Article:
Tailback and major award candidate Le'Veon Bell would shoulder much of the offensive load until the passing attack came of age and a stout returning defense would protect the fort until the offense caught up. Allen & Co.'s projections were nothing but bolstered by the 17-13 victory over nationally acclaimed Boise State in the opener.
And for the most part, that's pretty much how the season has unfolded.
What no one saw coming, however, was the way a costly roughing-the-kicker penalty in the waning moments of the title game against Wisconsin continuing as theme of this season. Two dropped balls changed the complexion of games that ended in defeat against Notre Dame and Ohio State, who are currently a combined 22-0.
Meantime, MSU's margin of error in what Dantonio calls "a game of inches" continued to shrink.
In some cases, Allen's predictions were thrown off by millimeters.
"Throughout the years, it's been the little things that have been beating us," Allen said. "We're 13 points away from being 10-1 and that's all from not doing the little things right. The little details have beaten us, and the proof is in our record.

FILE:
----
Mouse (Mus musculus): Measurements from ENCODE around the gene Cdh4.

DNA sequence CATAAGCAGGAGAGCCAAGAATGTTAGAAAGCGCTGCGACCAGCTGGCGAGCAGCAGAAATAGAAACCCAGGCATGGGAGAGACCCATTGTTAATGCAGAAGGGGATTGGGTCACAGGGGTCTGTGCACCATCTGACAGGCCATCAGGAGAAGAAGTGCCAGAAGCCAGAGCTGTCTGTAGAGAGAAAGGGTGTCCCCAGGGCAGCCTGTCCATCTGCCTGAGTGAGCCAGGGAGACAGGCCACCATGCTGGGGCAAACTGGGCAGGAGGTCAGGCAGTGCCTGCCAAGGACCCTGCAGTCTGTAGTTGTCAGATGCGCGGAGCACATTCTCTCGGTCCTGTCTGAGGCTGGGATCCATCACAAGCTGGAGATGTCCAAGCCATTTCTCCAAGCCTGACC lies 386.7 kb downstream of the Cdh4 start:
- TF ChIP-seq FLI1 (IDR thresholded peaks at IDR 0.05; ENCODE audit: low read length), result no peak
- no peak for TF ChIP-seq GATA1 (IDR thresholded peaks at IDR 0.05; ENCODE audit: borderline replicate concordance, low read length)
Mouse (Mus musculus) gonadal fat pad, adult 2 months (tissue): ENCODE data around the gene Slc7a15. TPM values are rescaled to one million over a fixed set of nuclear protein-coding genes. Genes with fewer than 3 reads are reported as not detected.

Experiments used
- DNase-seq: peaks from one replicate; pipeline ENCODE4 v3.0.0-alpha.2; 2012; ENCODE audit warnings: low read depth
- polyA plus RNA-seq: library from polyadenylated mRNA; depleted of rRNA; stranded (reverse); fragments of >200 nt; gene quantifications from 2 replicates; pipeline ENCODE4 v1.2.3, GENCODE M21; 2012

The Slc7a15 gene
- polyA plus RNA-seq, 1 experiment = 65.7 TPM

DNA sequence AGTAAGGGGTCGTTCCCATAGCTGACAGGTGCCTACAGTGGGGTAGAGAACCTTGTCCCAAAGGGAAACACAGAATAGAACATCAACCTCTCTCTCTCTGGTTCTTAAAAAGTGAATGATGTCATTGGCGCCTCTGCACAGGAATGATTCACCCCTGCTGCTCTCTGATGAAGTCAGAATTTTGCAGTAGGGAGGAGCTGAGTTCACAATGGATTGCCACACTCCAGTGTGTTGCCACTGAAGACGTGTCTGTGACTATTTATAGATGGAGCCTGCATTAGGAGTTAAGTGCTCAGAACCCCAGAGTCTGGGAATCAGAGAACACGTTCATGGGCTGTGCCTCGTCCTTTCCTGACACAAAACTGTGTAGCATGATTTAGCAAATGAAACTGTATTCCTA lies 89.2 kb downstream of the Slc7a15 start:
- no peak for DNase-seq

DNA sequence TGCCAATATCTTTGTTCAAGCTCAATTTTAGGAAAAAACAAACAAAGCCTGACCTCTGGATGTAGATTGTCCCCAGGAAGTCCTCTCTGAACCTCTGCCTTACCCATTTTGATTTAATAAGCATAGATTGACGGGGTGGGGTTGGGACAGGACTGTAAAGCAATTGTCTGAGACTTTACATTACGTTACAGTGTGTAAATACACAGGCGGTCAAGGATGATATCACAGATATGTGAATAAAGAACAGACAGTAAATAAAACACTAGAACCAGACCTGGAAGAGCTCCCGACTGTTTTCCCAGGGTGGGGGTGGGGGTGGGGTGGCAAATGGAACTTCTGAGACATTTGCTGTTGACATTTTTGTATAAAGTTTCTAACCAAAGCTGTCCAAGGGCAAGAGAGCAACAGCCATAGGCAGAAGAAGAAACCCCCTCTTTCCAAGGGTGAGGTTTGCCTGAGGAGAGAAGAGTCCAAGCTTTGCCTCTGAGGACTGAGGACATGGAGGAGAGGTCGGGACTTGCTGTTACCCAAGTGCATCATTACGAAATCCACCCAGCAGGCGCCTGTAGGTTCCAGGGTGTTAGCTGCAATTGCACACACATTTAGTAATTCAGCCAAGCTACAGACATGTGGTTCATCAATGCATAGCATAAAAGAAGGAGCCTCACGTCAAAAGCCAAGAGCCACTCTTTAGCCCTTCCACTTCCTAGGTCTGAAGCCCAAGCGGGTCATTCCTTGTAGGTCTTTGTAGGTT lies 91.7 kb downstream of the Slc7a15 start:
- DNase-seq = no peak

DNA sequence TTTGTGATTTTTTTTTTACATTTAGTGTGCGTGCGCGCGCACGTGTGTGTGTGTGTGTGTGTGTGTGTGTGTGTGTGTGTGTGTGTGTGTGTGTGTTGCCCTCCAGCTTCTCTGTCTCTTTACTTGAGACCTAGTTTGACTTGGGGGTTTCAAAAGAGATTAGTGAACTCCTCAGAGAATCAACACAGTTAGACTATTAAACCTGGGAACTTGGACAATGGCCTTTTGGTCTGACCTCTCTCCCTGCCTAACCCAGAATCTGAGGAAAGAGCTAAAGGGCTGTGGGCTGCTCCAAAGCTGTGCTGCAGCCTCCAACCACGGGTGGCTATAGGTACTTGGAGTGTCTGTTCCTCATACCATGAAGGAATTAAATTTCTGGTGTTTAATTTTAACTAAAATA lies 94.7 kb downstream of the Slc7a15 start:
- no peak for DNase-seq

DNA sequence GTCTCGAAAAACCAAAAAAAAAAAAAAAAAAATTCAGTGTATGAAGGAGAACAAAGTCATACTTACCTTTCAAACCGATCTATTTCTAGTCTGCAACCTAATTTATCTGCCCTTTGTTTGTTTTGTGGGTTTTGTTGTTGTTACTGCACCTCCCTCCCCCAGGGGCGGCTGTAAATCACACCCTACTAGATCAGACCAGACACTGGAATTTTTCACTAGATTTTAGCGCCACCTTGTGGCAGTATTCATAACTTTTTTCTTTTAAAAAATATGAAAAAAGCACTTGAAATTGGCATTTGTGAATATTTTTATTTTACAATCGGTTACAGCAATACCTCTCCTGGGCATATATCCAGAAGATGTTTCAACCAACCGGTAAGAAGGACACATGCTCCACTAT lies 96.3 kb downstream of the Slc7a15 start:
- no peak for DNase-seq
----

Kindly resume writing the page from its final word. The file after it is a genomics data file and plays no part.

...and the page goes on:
"It's been a long season; it's been an interesting season. Even though our record doesn't show it, we're still a good football team. Everyone on this team is sick about our record. We've been doing a great job at competing, but not so good at finishing games off. Our effort's been great. That's one thing we don't do in this program, we never give up."
The Spartans will get another opportunity to validate that claim Saturday at Minnesota. If they win, they'll have another chance to state their case against what should be a worthy intersectional opponent.
Actually, Dantonio continued to express some of that preseason spirit when he played the role of master salesman, if not psychologist, while assuming the sale going into the game against the bowl-bound Golden Gophers.
"You have to look at this as the glass is half full, it's not half empty," Dantonio said. "When we win Saturday, and I'll say `when,' to be a 6-6 football team, we're not climbing out of the cellar at 2-10. I think everybody needs to understand that. We did lose a lot of close games."
Senior guard Chris McDonald appreciated Dantonio's bold, if not risky, vote of confidence.
"We know we're backed into the corner and need this win," McDonald said. "We need to have confidence for this win because Minnesota's going to come out hard and so are we. We want this.